Background: Previous prognosis analyses of colorectal cancer (CRC) patients with stage II and III disease were done as separate categories. The purpose of this study was to analyze prognostic factors associated with survival in a group of patients who underwent radical resection of stages II and III CRC.
Methods: A retrospective review was performed for 141 consecutive stages II and III patients who had undergone radical resection of colorectal adenocarcinoma between May 2003 and November 2003. Univariate and multivariate analyses were performed to assess the effect of record variables on disease free survival and overall survival.
Results: The median follow-up time was 59 months, and the 3- and 5-year survival rates were 76% and 68%, respectively. Four factors were independently associated with a worse disease-free survival: diabetes (hazard ratio (HR) 2.338; 95% confidence interval (CI) 1.011 - 5.407), expression of cyclooxygenase-2 (Cox-2) (HR 0.335; 95%CI 0.126 - 0.888), expression of matrix metalloproteinases 2 (MMP-2) (HR 0.233; 95%CI 0.101 - 0.541), expression of vascular endothelial growth factor (VEGF) (HR 0.295; 95%CI 0.088 - 0.996). Four factors were independently associated with a worse overall survival: lymph nodes metastasis (HR 1.67; 95%CI 1.29 - 2.14), Cox-2 positive (HR 0.056; 95%CI 0.247 - 0.731), MMP-2 positive (HR 0.398; 95%CI 0.190 - 0.836), VEGF (HR 0.364; 95%CI 0.090 - 0.716).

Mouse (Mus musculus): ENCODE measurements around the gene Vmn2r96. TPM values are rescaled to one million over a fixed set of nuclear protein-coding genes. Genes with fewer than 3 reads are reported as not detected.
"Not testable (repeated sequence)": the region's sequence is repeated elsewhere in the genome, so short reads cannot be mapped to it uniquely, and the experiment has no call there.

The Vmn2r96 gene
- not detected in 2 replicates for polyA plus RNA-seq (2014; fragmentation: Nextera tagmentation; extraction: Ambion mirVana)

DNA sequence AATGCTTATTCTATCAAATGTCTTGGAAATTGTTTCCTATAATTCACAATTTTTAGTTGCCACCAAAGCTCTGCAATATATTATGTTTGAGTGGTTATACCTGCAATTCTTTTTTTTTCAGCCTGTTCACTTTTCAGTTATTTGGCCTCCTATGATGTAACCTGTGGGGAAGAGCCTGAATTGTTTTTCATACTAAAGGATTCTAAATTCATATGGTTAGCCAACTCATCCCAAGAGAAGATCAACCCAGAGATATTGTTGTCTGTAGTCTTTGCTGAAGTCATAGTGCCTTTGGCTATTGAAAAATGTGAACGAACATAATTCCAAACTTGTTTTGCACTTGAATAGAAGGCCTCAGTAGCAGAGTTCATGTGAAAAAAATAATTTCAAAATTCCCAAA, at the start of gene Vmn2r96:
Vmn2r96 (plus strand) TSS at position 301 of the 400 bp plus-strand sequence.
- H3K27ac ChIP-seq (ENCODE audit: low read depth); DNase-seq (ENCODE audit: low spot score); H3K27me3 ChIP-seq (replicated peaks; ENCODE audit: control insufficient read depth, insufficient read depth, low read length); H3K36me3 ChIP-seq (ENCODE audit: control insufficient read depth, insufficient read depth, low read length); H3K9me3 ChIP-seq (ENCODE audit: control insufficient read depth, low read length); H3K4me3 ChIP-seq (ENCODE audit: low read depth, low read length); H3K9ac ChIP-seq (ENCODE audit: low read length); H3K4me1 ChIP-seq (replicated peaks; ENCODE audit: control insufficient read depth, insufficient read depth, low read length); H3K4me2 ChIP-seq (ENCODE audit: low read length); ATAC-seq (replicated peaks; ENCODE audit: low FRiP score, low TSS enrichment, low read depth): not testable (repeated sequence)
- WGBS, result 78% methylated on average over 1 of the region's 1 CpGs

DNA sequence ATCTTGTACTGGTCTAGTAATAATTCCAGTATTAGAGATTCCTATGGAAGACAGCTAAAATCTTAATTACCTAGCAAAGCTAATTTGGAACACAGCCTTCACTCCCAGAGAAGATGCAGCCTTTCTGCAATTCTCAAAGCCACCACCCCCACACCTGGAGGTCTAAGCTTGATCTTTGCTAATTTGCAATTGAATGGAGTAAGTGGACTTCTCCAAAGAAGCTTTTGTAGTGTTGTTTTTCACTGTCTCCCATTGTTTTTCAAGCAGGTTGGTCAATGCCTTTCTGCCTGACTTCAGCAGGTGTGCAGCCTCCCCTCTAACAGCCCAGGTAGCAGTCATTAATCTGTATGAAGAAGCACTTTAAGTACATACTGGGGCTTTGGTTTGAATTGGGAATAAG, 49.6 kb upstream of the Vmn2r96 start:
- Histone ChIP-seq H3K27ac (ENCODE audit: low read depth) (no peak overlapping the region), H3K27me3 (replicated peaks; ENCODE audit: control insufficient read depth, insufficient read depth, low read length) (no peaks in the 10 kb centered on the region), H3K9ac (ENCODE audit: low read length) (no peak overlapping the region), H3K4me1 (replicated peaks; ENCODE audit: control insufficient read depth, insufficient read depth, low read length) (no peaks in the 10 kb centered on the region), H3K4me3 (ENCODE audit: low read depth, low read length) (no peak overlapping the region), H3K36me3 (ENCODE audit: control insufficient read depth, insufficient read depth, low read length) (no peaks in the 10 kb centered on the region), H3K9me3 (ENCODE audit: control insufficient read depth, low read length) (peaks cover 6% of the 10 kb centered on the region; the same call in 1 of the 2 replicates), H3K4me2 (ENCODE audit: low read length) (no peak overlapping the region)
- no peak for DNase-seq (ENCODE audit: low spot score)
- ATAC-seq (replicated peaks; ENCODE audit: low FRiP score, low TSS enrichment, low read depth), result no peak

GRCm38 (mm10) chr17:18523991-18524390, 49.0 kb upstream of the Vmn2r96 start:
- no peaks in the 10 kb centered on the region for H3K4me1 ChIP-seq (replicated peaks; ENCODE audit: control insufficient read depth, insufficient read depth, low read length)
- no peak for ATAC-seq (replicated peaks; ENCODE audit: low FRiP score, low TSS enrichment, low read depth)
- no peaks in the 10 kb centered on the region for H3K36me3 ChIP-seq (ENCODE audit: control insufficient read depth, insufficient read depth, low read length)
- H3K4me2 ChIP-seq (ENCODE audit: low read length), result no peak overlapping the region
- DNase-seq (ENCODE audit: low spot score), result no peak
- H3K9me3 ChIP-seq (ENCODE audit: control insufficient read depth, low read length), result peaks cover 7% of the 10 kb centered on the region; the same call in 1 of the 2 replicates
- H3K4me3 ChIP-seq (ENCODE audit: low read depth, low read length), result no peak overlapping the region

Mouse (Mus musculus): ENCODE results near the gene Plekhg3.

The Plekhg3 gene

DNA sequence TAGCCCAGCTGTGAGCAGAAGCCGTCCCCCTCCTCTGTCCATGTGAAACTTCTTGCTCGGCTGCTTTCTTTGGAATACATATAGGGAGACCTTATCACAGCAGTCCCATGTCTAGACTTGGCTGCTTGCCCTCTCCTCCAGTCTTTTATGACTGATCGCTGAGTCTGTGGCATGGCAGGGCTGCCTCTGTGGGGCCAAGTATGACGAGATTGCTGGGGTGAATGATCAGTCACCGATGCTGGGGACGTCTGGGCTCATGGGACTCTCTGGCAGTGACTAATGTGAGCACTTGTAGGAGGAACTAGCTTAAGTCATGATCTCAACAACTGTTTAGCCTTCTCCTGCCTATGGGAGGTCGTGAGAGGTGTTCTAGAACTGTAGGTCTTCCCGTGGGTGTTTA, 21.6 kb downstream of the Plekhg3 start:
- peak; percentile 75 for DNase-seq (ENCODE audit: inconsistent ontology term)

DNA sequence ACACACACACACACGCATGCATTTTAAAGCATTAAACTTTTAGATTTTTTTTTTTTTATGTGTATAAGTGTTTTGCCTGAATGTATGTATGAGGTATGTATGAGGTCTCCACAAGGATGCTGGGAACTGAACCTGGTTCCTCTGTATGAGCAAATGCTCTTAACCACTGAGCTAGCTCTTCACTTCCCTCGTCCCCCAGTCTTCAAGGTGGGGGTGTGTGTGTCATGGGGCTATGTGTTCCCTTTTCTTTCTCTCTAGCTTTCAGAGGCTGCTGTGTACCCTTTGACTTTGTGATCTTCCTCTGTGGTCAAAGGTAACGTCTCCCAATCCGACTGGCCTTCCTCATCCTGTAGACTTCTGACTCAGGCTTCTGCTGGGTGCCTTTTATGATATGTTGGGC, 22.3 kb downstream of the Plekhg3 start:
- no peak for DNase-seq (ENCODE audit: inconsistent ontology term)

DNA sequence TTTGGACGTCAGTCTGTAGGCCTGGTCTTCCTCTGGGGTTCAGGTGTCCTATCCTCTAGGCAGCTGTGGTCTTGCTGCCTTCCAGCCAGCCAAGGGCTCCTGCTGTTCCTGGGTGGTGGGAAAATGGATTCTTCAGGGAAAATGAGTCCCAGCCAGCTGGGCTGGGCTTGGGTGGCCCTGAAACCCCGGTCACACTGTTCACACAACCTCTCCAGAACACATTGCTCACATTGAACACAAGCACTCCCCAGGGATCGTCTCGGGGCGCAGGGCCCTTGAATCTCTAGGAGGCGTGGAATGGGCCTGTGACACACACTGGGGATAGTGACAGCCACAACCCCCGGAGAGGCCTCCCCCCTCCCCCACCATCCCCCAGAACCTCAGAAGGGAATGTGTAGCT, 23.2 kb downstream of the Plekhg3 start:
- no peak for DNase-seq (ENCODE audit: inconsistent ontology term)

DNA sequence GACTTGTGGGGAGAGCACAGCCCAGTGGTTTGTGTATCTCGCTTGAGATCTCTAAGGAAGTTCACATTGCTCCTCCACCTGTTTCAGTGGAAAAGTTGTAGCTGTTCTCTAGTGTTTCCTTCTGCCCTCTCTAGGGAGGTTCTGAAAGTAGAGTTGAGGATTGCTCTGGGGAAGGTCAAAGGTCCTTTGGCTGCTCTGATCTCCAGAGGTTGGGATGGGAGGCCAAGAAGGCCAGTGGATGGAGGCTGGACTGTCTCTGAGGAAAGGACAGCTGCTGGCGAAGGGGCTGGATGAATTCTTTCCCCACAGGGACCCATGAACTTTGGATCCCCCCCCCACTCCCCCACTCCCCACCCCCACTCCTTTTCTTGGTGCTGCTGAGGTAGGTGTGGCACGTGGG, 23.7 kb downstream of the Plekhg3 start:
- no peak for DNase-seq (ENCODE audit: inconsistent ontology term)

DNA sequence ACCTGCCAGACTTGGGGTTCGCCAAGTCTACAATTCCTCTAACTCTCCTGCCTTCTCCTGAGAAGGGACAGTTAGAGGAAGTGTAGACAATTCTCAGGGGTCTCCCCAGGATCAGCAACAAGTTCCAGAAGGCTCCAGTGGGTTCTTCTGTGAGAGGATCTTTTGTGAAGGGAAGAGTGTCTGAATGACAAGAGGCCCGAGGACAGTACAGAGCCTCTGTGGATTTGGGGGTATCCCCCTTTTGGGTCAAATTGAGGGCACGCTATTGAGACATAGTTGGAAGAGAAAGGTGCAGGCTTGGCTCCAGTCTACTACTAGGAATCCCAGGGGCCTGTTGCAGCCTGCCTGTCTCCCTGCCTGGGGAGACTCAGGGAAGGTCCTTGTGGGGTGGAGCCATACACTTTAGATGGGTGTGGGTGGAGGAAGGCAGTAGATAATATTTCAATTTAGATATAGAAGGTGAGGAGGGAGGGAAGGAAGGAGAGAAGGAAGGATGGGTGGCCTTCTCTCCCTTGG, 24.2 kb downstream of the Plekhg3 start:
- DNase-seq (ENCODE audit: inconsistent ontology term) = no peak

Conclusions: Diabetes, expression of Cox-2, MMP-2 and VEGF were independently associated with a worse disease- free survival. Lymph nodes metastasis, expression of Cox-2, MMP-2 and high level of VEGF predicted a poor overall survival.